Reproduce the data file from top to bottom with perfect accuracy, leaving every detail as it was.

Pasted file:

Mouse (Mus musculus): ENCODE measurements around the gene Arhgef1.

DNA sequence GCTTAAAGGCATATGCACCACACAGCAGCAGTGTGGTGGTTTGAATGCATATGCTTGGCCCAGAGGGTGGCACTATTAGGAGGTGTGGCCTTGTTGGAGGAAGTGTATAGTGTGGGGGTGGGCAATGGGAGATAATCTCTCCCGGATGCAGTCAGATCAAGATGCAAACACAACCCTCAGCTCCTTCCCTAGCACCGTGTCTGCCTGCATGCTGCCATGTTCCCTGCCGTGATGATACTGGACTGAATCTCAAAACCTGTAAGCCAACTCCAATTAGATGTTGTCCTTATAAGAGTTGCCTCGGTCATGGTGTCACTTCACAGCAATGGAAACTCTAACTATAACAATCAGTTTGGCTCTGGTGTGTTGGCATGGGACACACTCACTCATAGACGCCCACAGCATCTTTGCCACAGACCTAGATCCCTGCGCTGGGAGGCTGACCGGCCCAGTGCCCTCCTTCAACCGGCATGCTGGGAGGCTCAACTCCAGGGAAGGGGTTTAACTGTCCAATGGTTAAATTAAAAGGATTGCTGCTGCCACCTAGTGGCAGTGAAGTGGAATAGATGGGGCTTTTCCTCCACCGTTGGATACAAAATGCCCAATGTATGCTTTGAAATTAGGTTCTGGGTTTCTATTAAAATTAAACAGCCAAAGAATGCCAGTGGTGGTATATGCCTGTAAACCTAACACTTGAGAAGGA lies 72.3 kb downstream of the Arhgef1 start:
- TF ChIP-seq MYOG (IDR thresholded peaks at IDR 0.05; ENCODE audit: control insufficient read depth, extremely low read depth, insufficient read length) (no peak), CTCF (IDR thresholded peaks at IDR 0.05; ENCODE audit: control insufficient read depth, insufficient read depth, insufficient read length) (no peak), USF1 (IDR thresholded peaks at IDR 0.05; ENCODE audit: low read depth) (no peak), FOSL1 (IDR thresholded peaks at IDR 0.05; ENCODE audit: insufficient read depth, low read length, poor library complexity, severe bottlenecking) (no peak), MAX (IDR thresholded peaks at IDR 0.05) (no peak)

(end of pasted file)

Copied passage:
Mouse (Mus musculus): ENCODE measurements around the gene Arhgef1.

DNA sequence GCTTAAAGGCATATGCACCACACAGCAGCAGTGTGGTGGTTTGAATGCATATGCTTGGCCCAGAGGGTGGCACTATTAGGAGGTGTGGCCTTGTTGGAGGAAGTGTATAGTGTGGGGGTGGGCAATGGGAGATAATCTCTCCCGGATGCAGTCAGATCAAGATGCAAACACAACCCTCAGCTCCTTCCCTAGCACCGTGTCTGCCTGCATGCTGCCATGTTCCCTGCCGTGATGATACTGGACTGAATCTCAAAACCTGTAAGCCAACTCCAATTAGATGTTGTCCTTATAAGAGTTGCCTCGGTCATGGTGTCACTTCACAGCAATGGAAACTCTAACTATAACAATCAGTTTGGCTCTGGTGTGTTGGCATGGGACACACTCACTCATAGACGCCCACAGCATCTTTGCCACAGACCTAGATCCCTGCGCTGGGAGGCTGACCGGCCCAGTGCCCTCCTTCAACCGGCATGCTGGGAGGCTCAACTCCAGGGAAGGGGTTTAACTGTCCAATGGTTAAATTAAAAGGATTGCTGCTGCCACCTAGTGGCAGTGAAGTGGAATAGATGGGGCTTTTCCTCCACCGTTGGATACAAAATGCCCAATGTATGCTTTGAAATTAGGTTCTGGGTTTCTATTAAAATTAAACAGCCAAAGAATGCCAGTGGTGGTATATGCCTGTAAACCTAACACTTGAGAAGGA lies 72.3 kb downstream of the Arhgef1 start:
- TF ChIP-seq MYOG (IDR thresholded peaks at IDR 0.05; ENCODE audit: control insufficient read depth, extremely low read depth, insufficient read length) (no peak), CTCF (IDR thresholded peaks at IDR 0.05; ENCODE audit: control insufficient read depth, insufficient read depth, insufficient read length) (no peak), USF1 (IDR thresholded peaks at IDR 0.05; ENCODE audit: low read depth) (no peak), FOSL1 (IDR thresholded peaks at IDR 0.05; ENCODE audit: insufficient read depth, low read length, poor library complexity, severe bottlenecking) (no peak), MAX (IDR thresholded peaks at IDR 0.05) (no peak)